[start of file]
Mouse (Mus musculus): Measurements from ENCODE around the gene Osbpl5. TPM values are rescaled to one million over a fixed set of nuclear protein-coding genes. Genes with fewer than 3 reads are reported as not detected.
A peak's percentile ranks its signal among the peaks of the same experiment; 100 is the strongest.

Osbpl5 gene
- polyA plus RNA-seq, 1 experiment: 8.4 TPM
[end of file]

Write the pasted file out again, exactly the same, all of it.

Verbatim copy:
Mouse (Mus musculus): Measurements from ENCODE around the gene Osbpl5. TPM values are rescaled to one million over a fixed set of nuclear protein-coding genes. Genes with fewer than 3 reads are reported as not detected.
A peak's percentile ranks its signal among the peaks of the same experiment; 100 is the strongest.

Osbpl5 gene
- polyA plus RNA-seq, 1 experiment: 8.4 TPM